Fife Election Analysis – A Fairly Good Night for the SNP

jg-tm-fnoJenny Gilruth MSP and Tricia Marwick, Former MSP and Presiding Officer. Photo Supplied

Much has been written already about the outcome of the Scottish Parliament elections on Thursday. We have an SNP Government which has been re-elected for a third term, a Conservative Party at it’s highest ebb in a Scottish Parliament election and a Labour Party that has been pushed into a poor third place. The Lib Dem seat numbers have been static, whilst they have slipped to being the fifth party in Scottish politics, behind the Greens, who have made gains but not as many as they had perhaps hoped for and anticipated.

Cowdenbeath – SNP Gain
Annabelle Ewing  – Scottish National Party (SNP) – 13,715
Alex Rowley  – Scottish Labour Party 10,674
Dave Dempsey – Scottish Conservative and Unionist 4,251
Bryn Jones  – Scottish Liberal Democrats 1,094

Seat Analysis:
Winning the Cowdenbeath seat was always going to be a huge task for the SNP, with the popular and local Alex Rowley standing in their way. Alex Rowley, as Deputy Leader of the Labour Party in Scotland has seen significant campaigning resources poured into this seat and it will be a painful loss for Labour, in what was once considered a heartland seat.

Dunfermline – SNP Gain
Shirley-Anne Somerville – Scottish National Party (SNP) – 14,257

Cara Hilton – Scottish Labour Party – 9,699
James Reekie – Scottish Conservatives and Unionist – 5,797
James Calder – Scottish Liberal Democrats – 3,156

Seat Analysis: 
This is another seat which has gone from being a Labour heartland seat to prime SNP-voting territory since the referendum. There can be no doubt that the disillusionment felt with Labour manifested at the Westminster election last year and saw Douglas Chapman of the SNP elected to Westminster. This Scottish parliament election was essentially a re-run and saw Shirley-Anne Somerville take a comfortable victory over Cara Hilton of Labour.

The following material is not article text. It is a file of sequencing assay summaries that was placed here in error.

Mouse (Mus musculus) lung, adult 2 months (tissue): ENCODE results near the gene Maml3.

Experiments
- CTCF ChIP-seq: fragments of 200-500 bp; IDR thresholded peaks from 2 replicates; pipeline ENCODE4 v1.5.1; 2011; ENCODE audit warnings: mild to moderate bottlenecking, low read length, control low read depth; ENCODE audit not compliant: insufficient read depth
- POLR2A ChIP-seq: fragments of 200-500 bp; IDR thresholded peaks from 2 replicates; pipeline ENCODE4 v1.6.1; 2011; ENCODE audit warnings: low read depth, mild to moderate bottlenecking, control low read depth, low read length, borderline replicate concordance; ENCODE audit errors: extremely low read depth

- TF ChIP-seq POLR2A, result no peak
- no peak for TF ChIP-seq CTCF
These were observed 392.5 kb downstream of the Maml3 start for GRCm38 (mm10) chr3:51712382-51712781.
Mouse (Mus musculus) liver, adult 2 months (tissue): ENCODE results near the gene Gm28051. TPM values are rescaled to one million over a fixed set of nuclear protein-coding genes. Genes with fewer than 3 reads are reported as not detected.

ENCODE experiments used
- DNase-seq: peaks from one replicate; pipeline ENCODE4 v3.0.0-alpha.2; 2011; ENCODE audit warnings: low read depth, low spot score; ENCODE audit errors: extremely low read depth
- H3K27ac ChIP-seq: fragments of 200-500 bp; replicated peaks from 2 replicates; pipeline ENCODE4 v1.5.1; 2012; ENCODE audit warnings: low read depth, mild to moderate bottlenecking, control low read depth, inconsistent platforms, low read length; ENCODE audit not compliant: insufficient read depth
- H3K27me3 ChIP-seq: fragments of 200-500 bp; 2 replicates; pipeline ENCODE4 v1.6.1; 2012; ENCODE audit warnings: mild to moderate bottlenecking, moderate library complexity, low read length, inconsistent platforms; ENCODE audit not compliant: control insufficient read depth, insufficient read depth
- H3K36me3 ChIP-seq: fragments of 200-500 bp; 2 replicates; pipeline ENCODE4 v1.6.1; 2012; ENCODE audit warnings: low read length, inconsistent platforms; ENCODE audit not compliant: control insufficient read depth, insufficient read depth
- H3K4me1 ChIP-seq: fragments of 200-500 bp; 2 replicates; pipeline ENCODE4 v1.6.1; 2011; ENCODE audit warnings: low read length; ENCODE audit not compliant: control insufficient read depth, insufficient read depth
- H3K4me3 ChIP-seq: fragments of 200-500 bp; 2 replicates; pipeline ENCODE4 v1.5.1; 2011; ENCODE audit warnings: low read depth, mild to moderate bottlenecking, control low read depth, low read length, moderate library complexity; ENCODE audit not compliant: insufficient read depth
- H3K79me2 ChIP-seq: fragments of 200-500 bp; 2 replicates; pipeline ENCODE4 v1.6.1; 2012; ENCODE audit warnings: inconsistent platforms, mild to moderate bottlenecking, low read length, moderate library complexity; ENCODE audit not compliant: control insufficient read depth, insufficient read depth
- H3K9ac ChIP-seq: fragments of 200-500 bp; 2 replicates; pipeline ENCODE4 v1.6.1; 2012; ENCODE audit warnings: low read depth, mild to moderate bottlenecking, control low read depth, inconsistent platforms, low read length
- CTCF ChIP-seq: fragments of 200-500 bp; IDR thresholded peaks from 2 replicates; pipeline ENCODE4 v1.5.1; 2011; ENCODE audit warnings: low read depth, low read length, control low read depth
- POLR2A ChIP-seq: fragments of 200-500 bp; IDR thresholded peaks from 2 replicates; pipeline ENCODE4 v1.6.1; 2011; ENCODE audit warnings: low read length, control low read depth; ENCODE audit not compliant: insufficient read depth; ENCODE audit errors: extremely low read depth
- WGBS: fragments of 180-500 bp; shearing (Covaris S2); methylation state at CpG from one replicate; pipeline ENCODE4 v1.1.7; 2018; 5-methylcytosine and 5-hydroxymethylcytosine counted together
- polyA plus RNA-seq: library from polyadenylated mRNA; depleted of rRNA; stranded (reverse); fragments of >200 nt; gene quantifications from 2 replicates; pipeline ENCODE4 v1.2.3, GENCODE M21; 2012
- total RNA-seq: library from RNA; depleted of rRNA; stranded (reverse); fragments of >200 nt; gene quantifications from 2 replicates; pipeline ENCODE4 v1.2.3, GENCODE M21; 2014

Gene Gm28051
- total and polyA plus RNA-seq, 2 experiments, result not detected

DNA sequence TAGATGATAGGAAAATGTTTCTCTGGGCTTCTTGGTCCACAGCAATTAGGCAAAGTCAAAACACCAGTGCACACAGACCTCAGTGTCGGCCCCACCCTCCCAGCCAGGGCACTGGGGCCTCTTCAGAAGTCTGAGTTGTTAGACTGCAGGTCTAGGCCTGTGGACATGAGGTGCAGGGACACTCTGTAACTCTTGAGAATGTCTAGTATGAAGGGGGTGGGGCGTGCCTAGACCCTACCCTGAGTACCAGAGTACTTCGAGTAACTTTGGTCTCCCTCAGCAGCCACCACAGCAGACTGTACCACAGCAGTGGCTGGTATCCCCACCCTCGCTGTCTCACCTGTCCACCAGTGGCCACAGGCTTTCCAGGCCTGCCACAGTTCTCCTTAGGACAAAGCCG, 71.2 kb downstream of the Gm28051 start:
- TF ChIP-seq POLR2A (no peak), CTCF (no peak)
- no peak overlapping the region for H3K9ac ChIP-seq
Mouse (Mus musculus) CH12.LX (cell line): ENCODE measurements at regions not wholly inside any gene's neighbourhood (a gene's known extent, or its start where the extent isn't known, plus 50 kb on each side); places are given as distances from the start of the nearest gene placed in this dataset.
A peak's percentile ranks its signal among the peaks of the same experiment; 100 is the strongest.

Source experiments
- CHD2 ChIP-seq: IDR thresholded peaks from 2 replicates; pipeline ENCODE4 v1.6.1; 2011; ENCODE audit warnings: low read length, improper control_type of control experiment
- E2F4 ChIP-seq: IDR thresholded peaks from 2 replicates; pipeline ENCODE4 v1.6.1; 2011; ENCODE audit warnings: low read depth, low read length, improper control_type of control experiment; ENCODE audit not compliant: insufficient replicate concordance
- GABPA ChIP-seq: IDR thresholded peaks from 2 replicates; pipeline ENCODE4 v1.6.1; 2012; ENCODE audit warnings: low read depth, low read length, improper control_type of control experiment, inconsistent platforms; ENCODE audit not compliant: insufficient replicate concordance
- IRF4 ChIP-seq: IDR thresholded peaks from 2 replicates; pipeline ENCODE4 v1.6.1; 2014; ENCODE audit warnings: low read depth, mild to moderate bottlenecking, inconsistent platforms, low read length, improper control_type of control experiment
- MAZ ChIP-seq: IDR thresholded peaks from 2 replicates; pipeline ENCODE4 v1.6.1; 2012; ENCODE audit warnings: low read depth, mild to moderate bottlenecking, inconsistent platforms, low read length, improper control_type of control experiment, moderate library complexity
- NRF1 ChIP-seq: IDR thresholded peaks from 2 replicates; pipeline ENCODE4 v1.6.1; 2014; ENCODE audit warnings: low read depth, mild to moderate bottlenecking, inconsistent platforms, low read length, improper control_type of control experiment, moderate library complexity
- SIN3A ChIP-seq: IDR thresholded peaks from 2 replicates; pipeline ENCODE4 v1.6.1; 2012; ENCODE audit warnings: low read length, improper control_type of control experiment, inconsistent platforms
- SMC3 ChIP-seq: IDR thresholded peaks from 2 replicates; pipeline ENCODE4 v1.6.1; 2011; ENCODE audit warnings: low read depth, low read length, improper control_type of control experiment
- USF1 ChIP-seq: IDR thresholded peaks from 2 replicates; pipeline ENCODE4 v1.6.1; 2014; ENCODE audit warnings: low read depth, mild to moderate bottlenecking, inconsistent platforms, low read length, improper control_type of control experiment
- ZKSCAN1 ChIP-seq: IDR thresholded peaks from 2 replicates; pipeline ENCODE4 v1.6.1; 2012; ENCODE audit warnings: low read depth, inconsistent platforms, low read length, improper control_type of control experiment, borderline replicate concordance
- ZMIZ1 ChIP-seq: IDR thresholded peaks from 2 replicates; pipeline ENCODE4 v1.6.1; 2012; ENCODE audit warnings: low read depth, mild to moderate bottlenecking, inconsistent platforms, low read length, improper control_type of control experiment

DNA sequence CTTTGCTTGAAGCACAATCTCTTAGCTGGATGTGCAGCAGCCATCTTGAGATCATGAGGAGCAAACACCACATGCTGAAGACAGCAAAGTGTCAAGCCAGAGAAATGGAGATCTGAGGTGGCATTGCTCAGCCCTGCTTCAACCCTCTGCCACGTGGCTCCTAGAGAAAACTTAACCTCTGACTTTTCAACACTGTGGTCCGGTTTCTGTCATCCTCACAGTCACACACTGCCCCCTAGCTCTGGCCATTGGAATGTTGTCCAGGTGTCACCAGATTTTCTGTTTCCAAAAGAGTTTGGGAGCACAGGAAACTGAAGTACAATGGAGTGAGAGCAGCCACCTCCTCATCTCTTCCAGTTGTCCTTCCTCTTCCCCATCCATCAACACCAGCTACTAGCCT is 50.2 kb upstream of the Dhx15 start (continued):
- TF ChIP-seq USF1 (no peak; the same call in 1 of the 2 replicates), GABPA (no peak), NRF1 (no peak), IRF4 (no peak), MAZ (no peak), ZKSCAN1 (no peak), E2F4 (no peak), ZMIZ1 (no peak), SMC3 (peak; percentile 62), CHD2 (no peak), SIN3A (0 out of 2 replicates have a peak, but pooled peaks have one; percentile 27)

Kirkcaldy – SNP Hold
David Torrance  – Scottish National Party (SNP) – 16,358
Claire Baker – Scottish Labour Party  – 8,963
Martin Laidlaw – Scottish Conservative and Unionist – 4,568
Lauren Jones – Scottish Liberal Democrats – 1,219

Seat Analysis:
Holding Kirkcaldy is a fantastic achievement for the SNP’s David Torrance. This is Gordon Brown territory and was therefore a considerable SNP scalp when it was first won in the landslide of 2011. To go from a majority of 182 in 2011 to one of over 8,000 five years later is testament to the hard work put in locally by SNP MSP David Torrance in that time. David is widely acknowledged as being one of the hardest working constituency MSPs in Holyrood.

Mid Fife and Glenrothes  – SNP Hold
Jenny Gilruth – Scottish National Party (SNP)  – 15,555
Kay Morrison – Scottish Labour Party – 7,279
Alex Stewart-Clark – Scottish Conservative and Unionist 4,427
Jane Ann Liston – Scottish Liberal Democrats  – 1,286

Seat Analysis: 
Mid Fife and Glenrothes was a bit of a wildcard seat and it was difficult to know how it would turn out. The SNP had selected Jenny Gilruth, a first-time candidate with a background in education and her main opponent was Kay Morrison, the Labour Deputy Provost of Fife. This seat was formerly held by Tricia Marwick, who stood aside from Party politics to become the Presiding Officer of the Scottish Parliament. The combination of a very hard-working candidate, coupled with a national swing have seen Jenny Gilruth more than doubling Tricia Marwick’s previous majority.

North East Fife – Liberal Democrat Gain
Willie Rennie – Scottish Liberal Democrats – 14,928
Roderick Campbell – Scottish National Party (SNP) – 11,463
Huw Bell – Scottish Conservative and Unionist – 5,646
Erica Rosalind Garton – Scottish Labour Party – 2,026

Seat Analysis: 
North East Fife has been a key battleground seat between the Liberal Democrats and the SNP in recent years, with Stephen Gethins winning the seat for the SNP at Westminster. Roderick Campbell was always going to have his hands full this time, with the national profile of Willie Rennie lending him an edge. The campaign was keenly fought but ultimately hinged on a collapse in the Conservative vote, which transferred to the Liberal Democrats.